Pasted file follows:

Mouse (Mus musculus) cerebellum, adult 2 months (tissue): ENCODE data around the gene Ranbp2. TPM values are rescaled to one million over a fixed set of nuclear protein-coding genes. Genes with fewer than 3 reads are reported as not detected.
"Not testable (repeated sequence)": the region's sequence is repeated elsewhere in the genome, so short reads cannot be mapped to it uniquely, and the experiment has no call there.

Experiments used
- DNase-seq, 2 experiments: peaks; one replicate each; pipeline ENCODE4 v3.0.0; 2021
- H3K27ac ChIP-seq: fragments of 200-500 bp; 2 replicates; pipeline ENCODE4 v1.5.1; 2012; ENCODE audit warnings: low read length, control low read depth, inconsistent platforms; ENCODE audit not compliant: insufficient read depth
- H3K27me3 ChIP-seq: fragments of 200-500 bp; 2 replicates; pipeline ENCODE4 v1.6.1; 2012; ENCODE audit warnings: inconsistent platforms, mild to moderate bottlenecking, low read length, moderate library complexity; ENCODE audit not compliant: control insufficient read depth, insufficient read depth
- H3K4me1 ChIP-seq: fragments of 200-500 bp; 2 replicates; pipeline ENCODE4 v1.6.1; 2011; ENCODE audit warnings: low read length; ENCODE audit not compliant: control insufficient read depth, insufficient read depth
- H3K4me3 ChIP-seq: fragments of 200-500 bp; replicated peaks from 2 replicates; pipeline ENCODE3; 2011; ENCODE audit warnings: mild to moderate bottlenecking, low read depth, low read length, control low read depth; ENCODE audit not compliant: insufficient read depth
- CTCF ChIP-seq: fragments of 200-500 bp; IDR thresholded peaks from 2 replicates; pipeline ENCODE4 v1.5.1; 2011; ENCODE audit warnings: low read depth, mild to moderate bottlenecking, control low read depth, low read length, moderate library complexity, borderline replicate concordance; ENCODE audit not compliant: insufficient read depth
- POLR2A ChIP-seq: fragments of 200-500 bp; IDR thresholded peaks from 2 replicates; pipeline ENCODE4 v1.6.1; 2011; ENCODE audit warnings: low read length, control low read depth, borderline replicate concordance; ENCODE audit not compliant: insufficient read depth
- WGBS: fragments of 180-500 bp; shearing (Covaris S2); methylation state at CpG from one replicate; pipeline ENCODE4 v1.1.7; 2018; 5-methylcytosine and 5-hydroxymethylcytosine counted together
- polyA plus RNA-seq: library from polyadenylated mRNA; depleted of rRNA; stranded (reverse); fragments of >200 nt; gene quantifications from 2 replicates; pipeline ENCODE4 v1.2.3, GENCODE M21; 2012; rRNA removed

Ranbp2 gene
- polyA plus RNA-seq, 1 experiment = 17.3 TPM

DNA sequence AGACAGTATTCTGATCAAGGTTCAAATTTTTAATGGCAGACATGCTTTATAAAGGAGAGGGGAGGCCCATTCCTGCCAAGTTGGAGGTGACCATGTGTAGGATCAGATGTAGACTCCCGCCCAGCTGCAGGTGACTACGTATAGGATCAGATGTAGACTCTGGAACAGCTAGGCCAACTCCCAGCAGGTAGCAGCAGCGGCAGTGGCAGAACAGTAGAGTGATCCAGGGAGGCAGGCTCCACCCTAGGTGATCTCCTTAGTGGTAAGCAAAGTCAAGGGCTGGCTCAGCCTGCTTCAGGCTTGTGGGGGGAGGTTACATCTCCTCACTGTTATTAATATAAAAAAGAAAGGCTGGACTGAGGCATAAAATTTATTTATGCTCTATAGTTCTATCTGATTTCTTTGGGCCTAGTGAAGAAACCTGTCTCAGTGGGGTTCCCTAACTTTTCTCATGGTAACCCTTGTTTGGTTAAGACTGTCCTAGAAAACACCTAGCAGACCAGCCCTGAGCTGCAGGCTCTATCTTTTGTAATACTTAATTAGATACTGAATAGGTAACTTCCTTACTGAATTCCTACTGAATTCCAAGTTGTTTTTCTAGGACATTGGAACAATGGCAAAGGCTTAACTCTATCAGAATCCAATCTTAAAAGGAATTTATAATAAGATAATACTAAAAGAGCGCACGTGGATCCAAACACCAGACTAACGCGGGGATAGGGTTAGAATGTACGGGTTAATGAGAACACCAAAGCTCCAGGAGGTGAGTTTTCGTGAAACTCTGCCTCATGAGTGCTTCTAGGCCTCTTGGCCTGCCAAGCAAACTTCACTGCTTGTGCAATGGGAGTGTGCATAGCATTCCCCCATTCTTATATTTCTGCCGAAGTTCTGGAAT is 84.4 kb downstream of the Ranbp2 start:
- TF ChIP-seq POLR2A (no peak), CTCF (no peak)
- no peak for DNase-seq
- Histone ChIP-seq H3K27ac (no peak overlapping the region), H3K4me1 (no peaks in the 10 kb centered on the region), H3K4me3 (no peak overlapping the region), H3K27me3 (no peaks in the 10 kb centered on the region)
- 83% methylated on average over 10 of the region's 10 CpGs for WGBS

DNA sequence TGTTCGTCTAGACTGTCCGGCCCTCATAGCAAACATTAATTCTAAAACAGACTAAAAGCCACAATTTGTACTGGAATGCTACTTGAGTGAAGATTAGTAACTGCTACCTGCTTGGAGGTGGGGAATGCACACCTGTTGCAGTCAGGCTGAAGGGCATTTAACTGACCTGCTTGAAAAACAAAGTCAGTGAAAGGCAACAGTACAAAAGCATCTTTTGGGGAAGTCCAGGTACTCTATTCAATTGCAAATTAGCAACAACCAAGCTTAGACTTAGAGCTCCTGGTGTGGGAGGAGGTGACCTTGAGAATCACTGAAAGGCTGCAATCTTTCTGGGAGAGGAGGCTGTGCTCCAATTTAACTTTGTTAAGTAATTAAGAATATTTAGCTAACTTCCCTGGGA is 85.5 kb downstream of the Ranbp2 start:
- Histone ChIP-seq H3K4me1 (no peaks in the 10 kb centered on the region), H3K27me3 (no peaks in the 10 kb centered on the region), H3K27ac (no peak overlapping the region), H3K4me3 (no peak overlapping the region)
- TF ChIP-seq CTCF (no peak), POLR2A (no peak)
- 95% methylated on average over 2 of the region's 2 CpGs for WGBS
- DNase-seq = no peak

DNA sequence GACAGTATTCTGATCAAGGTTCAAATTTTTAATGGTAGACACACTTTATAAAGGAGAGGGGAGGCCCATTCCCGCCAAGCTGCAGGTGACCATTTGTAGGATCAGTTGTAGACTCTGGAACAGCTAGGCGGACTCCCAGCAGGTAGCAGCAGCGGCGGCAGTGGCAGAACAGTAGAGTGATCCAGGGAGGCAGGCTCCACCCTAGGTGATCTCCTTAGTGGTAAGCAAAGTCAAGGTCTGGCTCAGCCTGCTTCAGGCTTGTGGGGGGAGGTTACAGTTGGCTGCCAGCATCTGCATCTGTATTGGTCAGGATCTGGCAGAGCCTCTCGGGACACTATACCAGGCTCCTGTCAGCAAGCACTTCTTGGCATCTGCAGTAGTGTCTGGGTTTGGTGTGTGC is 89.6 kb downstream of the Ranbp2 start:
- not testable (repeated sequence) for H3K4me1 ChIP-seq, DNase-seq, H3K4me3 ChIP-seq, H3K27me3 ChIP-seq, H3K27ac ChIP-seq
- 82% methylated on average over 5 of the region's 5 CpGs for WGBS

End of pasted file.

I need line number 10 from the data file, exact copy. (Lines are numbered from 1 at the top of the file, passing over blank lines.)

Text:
- POLR2A ChIP-seq: fragments of 200-500 bp; IDR thresholded peaks from 2 replicates; pipeline ENCODE4 v1.6.1; 2011; ENCODE audit warnings: low read length, control low read depth, borderline replicate concordance; ENCODE audit not compliant: insufficient read depth